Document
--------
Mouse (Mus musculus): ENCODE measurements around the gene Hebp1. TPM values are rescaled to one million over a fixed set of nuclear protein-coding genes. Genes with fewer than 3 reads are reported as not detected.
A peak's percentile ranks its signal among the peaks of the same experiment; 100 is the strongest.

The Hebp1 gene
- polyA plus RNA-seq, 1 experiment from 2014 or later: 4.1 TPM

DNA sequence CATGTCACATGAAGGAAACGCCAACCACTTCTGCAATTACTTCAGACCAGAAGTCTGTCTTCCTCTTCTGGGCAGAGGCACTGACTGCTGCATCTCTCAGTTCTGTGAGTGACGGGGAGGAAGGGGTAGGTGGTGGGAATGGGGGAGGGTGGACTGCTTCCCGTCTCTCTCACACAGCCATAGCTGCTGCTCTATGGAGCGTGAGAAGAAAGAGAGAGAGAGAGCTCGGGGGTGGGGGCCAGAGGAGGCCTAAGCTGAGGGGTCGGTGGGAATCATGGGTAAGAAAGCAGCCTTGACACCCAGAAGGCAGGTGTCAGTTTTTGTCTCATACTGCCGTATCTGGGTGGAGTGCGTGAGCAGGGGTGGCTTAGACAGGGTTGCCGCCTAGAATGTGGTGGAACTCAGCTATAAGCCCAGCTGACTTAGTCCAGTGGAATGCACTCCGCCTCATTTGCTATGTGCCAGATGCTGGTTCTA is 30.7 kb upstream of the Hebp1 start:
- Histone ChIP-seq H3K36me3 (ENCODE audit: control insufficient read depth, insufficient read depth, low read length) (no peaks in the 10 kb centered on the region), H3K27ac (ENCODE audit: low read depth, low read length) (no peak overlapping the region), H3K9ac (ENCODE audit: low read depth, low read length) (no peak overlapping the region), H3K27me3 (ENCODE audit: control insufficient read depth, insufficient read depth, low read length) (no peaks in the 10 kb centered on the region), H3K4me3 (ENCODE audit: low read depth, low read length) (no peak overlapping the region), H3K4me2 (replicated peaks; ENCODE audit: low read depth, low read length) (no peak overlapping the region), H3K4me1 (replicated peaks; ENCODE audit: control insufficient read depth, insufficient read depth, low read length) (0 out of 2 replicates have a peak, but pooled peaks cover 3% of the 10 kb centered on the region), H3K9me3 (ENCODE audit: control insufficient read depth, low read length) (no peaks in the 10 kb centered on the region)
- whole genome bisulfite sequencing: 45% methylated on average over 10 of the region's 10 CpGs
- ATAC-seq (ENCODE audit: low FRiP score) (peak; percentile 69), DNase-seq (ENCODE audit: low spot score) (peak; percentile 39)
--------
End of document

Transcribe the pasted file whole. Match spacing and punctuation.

Mouse (Mus musculus): ENCODE measurements around the gene Hebp1. TPM values are rescaled to one million over a fixed set of nuclear protein-coding genes. Genes with fewer than 3 reads are reported as not detected.
A peak's percentile ranks its signal among the peaks of the same experiment; 100 is the strongest.

The Hebp1 gene
- polyA plus RNA-seq, 1 experiment from 2014 or later: 4.1 TPM

DNA sequence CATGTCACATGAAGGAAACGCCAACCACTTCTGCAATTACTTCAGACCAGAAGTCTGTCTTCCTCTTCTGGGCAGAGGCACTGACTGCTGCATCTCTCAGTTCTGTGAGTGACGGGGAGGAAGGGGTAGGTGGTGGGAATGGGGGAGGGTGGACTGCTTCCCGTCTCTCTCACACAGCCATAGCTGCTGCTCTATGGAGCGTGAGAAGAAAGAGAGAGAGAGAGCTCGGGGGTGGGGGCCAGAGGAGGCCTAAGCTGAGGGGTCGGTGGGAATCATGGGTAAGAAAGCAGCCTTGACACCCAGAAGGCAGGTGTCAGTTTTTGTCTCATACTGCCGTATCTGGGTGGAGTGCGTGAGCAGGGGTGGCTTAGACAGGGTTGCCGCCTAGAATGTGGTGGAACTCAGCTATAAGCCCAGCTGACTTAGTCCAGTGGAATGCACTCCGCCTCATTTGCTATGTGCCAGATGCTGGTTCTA is 30.7 kb upstream of the Hebp1 start:
- Histone ChIP-seq H3K36me3 (ENCODE audit: control insufficient read depth, insufficient read depth, low read length) (no peaks in the 10 kb centered on the region), H3K27ac (ENCODE audit: low read depth, low read length) (no peak overlapping the region), H3K9ac (ENCODE audit: low read depth, low read length) (no peak overlapping the region), H3K27me3 (ENCODE audit: control insufficient read depth, insufficient read depth, low read length) (no peaks in the 10 kb centered on the region), H3K4me3 (ENCODE audit: low read depth, low read length) (no peak overlapping the region), H3K4me2 (replicated peaks; ENCODE audit: low read depth, low read length) (no peak overlapping the region), H3K4me1 (replicated peaks; ENCODE audit: control insufficient read depth, insufficient read depth, low read length) (0 out of 2 replicates have a peak, but pooled peaks cover 3% of the 10 kb centered on the region), H3K9me3 (ENCODE audit: control insufficient read depth, low read length) (no peaks in the 10 kb centered on the region)
- whole genome bisulfite sequencing: 45% methylated on average over 10 of the region's 10 CpGs
- ATAC-seq (ENCODE audit: low FRiP score) (peak; percentile 69), DNase-seq (ENCODE audit: low spot score) (peak; percentile 39)